Hard Rock Hotel, Miss Sixty and Giorgio Armani are all poised to launch their own branded hotels. Are such brand extensions the future of the leisure industry or a step too far in terms of brand creep?
Some brands, like Armani, have the heritage to translate, but brands with an ephemeral high street presence should be careful about entering the hotel trade. The mentality of the users are so different that a simple transition is impossible. Miss Sixty should be very specific to its target audience. An under-25, girls-only micro hotel?
Neil Hogan, Creative director, SHH (pictured)
When developed in a chic, boutique style, like the Hotel du Petit Moulin, brand hotels are a genius alternative. No doubt the Hard Rock Hotel offers a Disneyesque experience for a wide audience, but the Miss Sixty customer will not want to become typecast in a contrived environment.
Alison Cardy, Managing director, HMKM
Hotels can be dull. A strong brand can deliver a hotel experience that creates emotive appeal. Look at the planned Armani Hotel in Dubai – it will fulfil a promise of fashionable chic. I welcome hotels with personality.
Gregg Sedgwick, Chief executive officer and founding partner, GSCS, Dubai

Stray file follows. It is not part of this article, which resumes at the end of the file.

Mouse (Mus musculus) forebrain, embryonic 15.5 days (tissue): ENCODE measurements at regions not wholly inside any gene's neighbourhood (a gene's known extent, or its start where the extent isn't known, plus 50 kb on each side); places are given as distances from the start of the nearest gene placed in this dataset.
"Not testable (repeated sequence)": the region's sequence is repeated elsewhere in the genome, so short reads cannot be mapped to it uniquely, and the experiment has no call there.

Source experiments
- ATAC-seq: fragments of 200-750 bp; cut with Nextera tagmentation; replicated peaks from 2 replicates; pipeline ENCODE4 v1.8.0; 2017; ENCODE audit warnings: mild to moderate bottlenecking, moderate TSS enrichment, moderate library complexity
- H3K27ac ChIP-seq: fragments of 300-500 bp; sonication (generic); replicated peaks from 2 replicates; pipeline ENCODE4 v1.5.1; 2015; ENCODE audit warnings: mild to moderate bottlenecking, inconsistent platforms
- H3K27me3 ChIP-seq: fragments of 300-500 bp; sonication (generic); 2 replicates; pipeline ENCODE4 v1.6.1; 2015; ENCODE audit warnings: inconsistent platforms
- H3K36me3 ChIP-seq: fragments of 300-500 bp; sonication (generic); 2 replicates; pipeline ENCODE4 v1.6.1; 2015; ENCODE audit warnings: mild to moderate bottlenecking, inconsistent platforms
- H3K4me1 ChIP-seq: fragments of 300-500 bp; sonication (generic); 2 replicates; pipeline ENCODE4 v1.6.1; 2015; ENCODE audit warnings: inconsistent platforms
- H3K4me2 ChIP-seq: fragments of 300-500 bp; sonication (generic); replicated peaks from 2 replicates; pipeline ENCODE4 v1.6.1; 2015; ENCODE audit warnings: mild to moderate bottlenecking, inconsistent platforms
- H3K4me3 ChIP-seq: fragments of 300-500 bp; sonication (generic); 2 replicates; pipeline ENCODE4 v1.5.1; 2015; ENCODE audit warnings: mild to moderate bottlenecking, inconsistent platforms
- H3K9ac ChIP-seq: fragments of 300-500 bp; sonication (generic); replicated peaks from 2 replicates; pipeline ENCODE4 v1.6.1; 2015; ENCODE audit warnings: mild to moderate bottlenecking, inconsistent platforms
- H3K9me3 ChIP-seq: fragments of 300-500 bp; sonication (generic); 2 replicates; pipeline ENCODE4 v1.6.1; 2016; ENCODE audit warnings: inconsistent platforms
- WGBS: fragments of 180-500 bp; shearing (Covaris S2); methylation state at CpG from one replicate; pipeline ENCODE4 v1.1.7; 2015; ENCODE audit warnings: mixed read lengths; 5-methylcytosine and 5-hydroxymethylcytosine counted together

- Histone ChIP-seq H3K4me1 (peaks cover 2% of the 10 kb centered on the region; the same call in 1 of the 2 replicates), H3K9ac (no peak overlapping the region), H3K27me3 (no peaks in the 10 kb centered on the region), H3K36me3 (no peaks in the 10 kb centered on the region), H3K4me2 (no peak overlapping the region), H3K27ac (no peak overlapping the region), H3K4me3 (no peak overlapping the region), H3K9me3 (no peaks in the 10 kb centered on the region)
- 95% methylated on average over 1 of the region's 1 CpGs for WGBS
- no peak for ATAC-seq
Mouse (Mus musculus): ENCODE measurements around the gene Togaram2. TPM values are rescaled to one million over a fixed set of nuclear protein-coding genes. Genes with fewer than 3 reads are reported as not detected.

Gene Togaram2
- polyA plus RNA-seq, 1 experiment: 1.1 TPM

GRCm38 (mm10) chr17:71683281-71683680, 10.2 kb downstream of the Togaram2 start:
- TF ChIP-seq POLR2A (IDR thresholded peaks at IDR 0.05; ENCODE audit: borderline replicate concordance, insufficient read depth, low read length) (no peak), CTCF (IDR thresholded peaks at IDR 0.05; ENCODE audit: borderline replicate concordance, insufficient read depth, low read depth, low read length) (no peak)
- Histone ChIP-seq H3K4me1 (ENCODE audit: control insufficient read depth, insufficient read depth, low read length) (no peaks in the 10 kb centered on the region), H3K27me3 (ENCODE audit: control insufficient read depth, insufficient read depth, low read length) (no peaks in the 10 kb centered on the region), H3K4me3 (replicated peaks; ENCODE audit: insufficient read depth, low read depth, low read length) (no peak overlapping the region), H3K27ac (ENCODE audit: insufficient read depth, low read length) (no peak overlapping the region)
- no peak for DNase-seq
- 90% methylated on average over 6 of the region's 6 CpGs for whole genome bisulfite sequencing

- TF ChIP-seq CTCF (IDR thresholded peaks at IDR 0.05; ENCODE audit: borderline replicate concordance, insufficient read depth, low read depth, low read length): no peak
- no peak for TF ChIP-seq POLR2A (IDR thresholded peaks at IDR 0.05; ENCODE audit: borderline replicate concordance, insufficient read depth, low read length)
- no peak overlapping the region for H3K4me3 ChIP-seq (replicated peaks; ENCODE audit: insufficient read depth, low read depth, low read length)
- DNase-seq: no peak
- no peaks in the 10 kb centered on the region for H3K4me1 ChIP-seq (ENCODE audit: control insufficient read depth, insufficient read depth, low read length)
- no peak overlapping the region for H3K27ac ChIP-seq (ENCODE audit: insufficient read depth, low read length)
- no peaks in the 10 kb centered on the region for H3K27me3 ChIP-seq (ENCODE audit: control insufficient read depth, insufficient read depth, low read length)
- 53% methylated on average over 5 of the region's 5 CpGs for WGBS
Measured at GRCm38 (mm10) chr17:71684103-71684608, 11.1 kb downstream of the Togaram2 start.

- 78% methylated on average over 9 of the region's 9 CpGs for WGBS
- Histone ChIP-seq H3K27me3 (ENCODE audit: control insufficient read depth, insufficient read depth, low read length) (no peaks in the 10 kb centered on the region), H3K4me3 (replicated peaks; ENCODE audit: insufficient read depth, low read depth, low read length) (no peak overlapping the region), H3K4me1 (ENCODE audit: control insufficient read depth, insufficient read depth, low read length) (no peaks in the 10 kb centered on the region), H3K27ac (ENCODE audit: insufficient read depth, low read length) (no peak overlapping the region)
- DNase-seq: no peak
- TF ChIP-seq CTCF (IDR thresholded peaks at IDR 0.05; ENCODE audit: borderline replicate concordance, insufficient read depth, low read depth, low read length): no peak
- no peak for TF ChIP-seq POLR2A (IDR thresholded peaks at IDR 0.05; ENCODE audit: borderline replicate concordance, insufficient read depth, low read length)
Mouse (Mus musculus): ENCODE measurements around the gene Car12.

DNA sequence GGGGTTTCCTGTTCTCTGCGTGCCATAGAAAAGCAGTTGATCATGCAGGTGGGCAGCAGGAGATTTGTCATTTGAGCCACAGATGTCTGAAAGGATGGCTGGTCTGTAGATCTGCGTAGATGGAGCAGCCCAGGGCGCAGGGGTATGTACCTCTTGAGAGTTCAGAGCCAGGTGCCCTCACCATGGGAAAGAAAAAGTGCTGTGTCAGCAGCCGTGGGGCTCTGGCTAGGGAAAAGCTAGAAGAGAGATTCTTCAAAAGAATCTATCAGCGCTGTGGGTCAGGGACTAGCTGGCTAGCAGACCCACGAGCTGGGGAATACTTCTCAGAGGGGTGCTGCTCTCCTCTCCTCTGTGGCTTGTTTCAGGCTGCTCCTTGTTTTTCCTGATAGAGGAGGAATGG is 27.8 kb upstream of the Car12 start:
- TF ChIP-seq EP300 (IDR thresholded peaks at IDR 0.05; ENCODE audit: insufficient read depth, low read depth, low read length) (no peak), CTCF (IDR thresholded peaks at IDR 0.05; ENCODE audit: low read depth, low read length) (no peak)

Fashion designers designing hotels – great. Creating the entire brand experience – not great. The mark of a wonderful hotel is its service and atmosphere. The snooty, anorexic bimbos serving you on Bond Street indicate the Ritz Carlton knows more about service than Versace. And I’d back Banyan Tree over Hard Rock for authenticity. Brands should stick to what they’re best at. I’ll be at the Aman, not the Armani.
Jasmine Montgomery, Executive director of strategy, FutureBrand
Today, brands that are extending their products are just warming up. In a more experiential economy, they can mutate into higher-value business models to create offerings fuelled by leisure, entertainment, adventure, fantasy and personal transformation. But only if they have a strong idea and the courage of their convictions to reimagine their business. The hotel industry is littered with lost causes, and designing the memory of next year’s holiday is far removed from designing next season’s handbag.
Ralph Ardill, Founder, The Brand Experience Consultancy (pictured)